Fayette County family makes emotional plea for their daughter’s health


By Ashley Bunton - abunton@civitasmedia.com



The Ohio Environmental Council worked with the LeBeau family to make the video.


Photo: Above, a screenshot photo image of the LeBeau family in a YouTube video.


Video:

Source: Ohio Environmental Council

Video: One family’s fears as unregulated hog farming comes to town

A Fayette County family makes an emotional plea in a video released April 5 in a community campaign to raise awareness about their daughter’s health and industrial livestock operations in Ohio.

The video features commentary from the LeBeau family, who expresses their fears and concerns with a large hog facility a Clinton County businessman is planning to build near their home.

The Ohio Environmental Council, a non-profit advocacy group, published the video on its YouTube account. The video is called, “One family’s fears as unregulated hog farming comes to town.”

The LeBeau family has voiced strong opposition to the large hog facility since they learned of the plan last year. In statements made to the Record-Herald, Roger and Linda LeBeau expressed concern for their daughter, Amy J, and said they fear any air pollution from the facility will affect her because she relies on a breathing machine and suffers from muscular dystrophy.

In the OEC video, Roger LeBeau emphasizes the family’s fears and concerns.

“After initially finding out there was the possibility of a mega hog barn going in 3,400 feet from our home here which we have lived for over 45 years, raised two children, one daughter that’s 42, son that’s 45…our 42-year-old daughter has muscular dystrophy and for the last 16 years has a trach and a feeding tube,” said Roger. The air pollution from the hog operation could make her already impaired breathing more difficult, Roger said.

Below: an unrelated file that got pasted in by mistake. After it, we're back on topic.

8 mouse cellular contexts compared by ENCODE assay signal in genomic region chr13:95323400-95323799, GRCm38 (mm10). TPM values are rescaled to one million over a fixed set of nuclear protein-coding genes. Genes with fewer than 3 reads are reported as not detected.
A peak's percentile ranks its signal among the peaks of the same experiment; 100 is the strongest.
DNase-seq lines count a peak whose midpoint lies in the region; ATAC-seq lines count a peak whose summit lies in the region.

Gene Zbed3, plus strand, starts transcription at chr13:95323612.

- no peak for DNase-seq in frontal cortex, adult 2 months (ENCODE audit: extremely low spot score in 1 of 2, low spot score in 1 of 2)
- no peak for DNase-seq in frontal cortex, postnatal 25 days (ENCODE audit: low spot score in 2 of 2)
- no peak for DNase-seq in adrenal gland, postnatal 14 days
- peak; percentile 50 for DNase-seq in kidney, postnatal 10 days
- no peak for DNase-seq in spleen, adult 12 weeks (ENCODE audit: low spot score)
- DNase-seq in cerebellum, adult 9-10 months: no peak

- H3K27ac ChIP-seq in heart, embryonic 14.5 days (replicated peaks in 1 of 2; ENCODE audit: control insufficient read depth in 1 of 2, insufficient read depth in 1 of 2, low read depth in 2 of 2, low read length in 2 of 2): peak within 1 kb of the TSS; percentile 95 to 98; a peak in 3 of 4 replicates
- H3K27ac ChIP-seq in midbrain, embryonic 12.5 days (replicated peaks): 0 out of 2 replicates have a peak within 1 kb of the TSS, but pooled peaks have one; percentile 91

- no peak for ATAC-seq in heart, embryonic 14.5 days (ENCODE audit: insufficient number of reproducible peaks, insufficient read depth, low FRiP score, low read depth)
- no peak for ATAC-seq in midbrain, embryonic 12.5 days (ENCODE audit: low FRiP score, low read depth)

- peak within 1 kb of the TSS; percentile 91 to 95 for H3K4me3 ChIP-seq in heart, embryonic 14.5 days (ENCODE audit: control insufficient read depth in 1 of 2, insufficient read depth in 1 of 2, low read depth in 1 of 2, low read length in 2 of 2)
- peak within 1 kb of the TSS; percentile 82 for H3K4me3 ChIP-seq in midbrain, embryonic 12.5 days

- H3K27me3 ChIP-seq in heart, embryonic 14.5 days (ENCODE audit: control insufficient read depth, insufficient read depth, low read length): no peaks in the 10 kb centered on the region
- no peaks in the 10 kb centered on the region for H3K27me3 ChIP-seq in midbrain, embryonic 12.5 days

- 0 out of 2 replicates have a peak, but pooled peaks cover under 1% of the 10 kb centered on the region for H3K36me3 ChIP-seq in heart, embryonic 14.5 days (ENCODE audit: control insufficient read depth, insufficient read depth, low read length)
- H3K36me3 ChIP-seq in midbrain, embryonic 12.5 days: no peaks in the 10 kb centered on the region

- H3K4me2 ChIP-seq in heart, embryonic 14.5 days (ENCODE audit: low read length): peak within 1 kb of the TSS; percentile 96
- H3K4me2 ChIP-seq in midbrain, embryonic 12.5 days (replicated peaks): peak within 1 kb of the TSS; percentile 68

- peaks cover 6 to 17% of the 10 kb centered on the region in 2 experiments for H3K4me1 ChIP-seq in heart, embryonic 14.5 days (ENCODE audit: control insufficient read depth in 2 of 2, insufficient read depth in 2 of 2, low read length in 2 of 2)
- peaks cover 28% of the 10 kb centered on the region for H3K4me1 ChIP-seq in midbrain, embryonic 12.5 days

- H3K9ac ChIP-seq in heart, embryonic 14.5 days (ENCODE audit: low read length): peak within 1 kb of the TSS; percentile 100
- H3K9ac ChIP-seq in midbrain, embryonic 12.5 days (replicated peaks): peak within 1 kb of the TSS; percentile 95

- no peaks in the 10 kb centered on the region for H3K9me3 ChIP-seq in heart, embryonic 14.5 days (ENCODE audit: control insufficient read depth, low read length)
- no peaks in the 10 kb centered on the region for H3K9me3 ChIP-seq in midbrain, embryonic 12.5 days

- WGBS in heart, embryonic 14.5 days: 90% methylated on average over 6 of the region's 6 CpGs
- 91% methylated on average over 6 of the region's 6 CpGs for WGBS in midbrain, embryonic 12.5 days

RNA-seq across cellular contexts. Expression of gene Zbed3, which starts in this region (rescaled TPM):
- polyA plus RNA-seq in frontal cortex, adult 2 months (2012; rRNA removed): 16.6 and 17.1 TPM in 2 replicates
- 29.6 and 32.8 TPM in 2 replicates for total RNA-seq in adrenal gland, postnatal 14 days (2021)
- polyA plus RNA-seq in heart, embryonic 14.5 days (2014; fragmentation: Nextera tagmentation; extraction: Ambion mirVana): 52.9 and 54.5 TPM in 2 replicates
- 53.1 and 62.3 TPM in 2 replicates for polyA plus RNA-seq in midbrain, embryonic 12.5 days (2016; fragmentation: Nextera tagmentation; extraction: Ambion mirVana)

The LeBeau family lives on Jones Road in Fayette County, a rural area north of Washington Court House near Bloomingburg. Clinton County businessman and farmer John Surber owns and operates half a dozen non-permitted hog facilities in southern Ohio. In February he acquired land on Jones Road near the LeBeau family’s home with plans to build the non-permitted 2,400 hog facility.

Surber met with area residents in Fayette County last year at a trustee meeting, where he said all of his non-permitted hog facilities meet and exceed state standards for livestock care. Surber said the proposed hog facility on Jones Road poses no health risk to the families who live in the area.

The video is also a part of an industrial livestock awareness campaign by OEC to inform communities about the difference between permitted livestock facilities and non-permitted livestock facilities.

“Roger reached out to us and his story was important to tell. His struggle is both unique and similar to other families we’ve heard from in different parts of the state. We know this is part of a larger problem where thousands of industrial livestock operations lack adequate safeguards to protect people’s quality of life, their air, their water, or their property values,” said Adam Rissien, director of clean water at the OEC.

Watch the video by following the link in this article on www.recordherald.com or by visiting the Ohio Environmental Council’s website at http://www.theoec.org/campaign/industrial-livestock

The Ohio Environmental Council worked with the LeBeau family to make the video.
http://www.recordherald.com/wp-content/uploads/sites/27/2017/04/web1_OEClogo-2.jpgThe Ohio Environmental Council worked with the LeBeau family to make the video.

Photo: Above, a screenshot photo image of the LeBeau family in a YouTube video.
http://www.recordherald.com/wp-content/uploads/sites/27/2017/04/web1_LeBeauFamily1-2.jpgPhoto: Above, a screenshot photo image of the LeBeau family in a YouTube video.

By Ashley Bunton

abunton@civitasmedia.com

Ashley may be reached by calling her at (740) 313-0355 or by searching Twitter for @ashbunton

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Video Caption: Video: One family’s fears as unregulated hog farming comes to town
Video Credit: Ohio Environmental Council
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Ashley may be reached by calling her at (740) 313-0355 or by searching Twitter for @ashbunton